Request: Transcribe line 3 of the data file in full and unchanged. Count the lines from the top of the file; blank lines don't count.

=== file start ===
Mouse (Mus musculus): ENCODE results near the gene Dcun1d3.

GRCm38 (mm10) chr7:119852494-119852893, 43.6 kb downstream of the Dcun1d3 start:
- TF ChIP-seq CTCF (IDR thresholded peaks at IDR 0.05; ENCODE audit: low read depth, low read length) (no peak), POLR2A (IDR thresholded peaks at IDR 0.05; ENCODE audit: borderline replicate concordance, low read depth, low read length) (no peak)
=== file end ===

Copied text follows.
- TF ChIP-seq CTCF (IDR thresholded peaks at IDR 0.05; ENCODE audit: low read depth, low read length) (no peak), POLR2A (IDR thresholded peaks at IDR 0.05; ENCODE audit: borderline replicate concordance, low read depth, low read length) (no peak)